I encourage my clients to work with professional adoption agencies and their trained personnel, or the departments of human resources in the various states, in handling unrelated adoptions both to protect my clients and the integrity of the adoption process.  But I am increasingly called upon to handle unrelated, short-fuse, high-risk interstate adoptions where the placement is being handled by a client's friends, an unlicensed "baby finder" or "referral" service, or the birthmother herself.  I have also learned, unhappily, that many adoption attorneys sometimes have scant knowledge about how to handle interstate adoptions.
    Adding to the complexities of a private, unrelated nonagency adoption is that legal notice must be served on an number people who may have an interest in the proceedings, thus setting the stage for a possible custody battle.  For a recent report of why states need to enact statutes that provide for termination of parental rights when consents to adopt are signed by birthparents, please click on the following link:  CLICK HERE

Intercountry adoption

    For an intercountry adoption, a home study, performed by a state-licensed and -certified social worker and state-licensed and -certified child-placing agency, is required by the Citizenship and Immigration Services (CIS) in order to pave the way for bringing the child into the United States.
    The chaotic world of adoption is even more chaotic overseas. There are many stories of highly questionable child-placement activities in the United States and overseas where it appears babies appear to be for sale to the highest bidder, with price tags of $50,000 or more. Today there are many unlicensed referral agencies and adoption "facilitators" in the United States and abroad that charge big fees, find the baby, and are out of the picture.  And there are an increasing number of "open adoption" advocates in the United States who believe that no one should be involved in the adoption process except the birthmother, the prospective adoptive parents, and, of course, the open adoption agency.
    Perhaps you see why private, unrelated, nonagency adoptions get most of the attention from the public and the news media nationwide.
    I have been asked by U.S. citizens, formerly from Laos, to help them adopt a child in Laos.  This is not possible.  CLICK HERE

Representative fees:  What does it cost?

    Fees for unrelated, private, nonagency intercountry adoptions, should range from $10,000 to a high of $30,000, depending upon a number of factors, such as: (1) travel, food, and lodging; (2) whether attorneys will be hired both in the foreign country and in the United States; (3) whether an attorney must be appointed for a minor birthmother or for an adult birthmother; (4) whether a legal proceeding must first be conducted in the foreign country to terminate the birthparents' parental rights; (5) if the child is a newborn, whether there are complications in obstetrical care and delivery; and, (6) whether there was a contractual agreement to provide court-approved, reasonable, and necessary expenses of the birthmother, often including prenatal care preceding delivery.  There is not sufficient space to further explore this type of adoption.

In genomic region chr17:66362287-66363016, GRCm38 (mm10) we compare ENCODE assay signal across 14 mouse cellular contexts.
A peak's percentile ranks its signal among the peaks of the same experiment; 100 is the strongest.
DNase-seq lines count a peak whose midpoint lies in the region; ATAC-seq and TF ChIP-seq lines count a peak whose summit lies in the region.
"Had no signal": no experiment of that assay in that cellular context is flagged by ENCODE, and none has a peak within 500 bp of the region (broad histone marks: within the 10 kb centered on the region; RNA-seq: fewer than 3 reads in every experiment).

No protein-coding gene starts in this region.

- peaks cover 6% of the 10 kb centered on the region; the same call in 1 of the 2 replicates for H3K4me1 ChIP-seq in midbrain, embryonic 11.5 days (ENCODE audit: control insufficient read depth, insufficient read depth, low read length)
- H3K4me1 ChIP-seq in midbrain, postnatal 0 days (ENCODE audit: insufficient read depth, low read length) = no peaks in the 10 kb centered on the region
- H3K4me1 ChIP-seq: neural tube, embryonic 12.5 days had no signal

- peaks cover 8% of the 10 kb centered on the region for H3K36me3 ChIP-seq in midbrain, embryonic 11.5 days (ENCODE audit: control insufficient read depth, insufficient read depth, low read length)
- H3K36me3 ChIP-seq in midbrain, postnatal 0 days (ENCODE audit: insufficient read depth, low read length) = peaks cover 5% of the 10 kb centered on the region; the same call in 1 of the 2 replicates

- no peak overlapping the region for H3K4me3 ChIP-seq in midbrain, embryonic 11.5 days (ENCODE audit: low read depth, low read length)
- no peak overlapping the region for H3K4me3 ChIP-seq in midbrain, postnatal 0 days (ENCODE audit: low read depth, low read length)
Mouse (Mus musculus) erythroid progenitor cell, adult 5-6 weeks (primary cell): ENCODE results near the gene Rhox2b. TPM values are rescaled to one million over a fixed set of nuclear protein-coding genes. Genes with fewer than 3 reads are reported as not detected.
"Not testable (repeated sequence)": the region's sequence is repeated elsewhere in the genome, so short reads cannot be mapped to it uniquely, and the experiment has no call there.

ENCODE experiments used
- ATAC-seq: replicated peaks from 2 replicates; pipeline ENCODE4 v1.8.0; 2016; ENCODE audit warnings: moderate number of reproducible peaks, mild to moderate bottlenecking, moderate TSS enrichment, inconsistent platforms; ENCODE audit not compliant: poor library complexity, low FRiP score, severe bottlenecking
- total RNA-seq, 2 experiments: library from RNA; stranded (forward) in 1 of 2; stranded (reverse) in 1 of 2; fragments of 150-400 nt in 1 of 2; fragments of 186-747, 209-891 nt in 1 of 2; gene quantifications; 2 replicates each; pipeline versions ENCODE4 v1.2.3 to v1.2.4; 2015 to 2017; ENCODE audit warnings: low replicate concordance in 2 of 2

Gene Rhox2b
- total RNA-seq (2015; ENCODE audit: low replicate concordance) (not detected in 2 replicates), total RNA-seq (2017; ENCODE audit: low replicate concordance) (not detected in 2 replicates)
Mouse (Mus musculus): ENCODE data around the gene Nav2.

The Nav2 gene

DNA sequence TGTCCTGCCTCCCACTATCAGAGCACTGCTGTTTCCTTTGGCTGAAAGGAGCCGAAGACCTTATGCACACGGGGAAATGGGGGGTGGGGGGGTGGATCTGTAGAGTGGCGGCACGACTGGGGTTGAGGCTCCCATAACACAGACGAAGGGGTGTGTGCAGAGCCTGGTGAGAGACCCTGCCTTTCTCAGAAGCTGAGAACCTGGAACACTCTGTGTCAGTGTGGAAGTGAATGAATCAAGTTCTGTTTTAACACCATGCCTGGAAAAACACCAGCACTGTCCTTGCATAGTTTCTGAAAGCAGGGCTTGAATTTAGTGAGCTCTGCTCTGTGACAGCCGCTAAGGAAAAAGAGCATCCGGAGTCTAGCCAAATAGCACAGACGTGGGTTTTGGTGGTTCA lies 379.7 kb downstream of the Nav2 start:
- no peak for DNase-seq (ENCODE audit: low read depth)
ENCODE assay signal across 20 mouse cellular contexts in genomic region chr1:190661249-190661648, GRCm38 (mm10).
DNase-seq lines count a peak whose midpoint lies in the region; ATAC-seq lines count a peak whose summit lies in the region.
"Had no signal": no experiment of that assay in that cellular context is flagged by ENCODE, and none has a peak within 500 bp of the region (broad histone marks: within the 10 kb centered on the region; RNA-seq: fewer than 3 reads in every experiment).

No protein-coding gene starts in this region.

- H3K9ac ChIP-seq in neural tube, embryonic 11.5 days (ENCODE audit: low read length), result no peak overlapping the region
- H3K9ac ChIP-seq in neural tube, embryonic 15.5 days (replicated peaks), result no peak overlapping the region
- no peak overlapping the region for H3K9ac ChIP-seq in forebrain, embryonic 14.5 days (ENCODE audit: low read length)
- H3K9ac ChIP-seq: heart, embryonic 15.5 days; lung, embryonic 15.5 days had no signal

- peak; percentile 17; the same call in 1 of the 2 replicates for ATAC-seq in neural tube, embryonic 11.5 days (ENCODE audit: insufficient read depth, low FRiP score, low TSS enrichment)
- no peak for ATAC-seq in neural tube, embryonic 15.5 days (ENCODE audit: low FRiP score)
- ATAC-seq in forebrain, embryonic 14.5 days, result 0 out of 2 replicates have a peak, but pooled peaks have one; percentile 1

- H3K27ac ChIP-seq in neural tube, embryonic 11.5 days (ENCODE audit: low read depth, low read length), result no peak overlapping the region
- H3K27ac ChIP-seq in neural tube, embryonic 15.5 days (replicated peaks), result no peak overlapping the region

Fees for a related, private, nonagency intercountry adoption vary widely, depending upon the circumstances. If neither of the prospective adoptive parents is also a parent of the child to be adopted, the cost is greater.  If one of the prospective adoptive parents is a parent of the child to be adopted by the step-parent, the fees are generally lower.  Attorney's fees for these adoptions also vary widely, depending upon the circumstances and countries involved, and might range from a low of $1,500 to a high of $6,000 or more.  It is our policy to hire an adoption lawyer in the foreign country in order to verify compliance with all foreign statutes, regulations, and procedures.  This adds expense to our cases, of course, but is something that I require.  Reputable foreign adoption agencies should have a close relationship with one or more foreign adoption attorneys in the countries in which they operate.

Unrelated agency adoptions

    Unrelated agency adoptions are the preferred means to deal with the complexities of the adoption process, although they often lack the "up close and personal" qualities of a private, unrelated adoption proceeding. Reputable agencies will be able to provide you with proof of their licensure by their state department of human services.  Their personnel undergo regular, professional social work training in the intricacies of counseling and the adoption process. Typical private agency fees in Alabama range from $4,000 to $6,000, depending on the amount of time that agency personnel have spent on the adoption process. Obstetric costs can range from nothing, if the birthmother is on Medicaid, to $3,000 to $5,000 in normal birth situations, depending on the hospital or clinic used. These adoptions in Alabama normally range from $8,000 to $15,000, depending on some of the same factors listed above.
    Because the birthmother "relinquishes" her child for adoption to the agency, or to DHR, which often places the baby for a short period of time in a foster home, there is little, if any, anxiety for the prospective adoptive couple concerning (1) a live birth; (2) what the costs of the adoption will be; (3) where the baby is or how he or she is doing, etc. While such an adoption is less personal, it is often less stressful for the prospective adoptive couple.

Intercountry adoption

    Overseas, just like in the United States, the cost of adoption varies widely. If you are interested in a private, agency adoption, you should be prepared to budget up to $20,000 for the entire process, including fees, travel, and accommodations.  But many intercountry adoptions cost less, and generous tax credits are now available:  CLICK HERE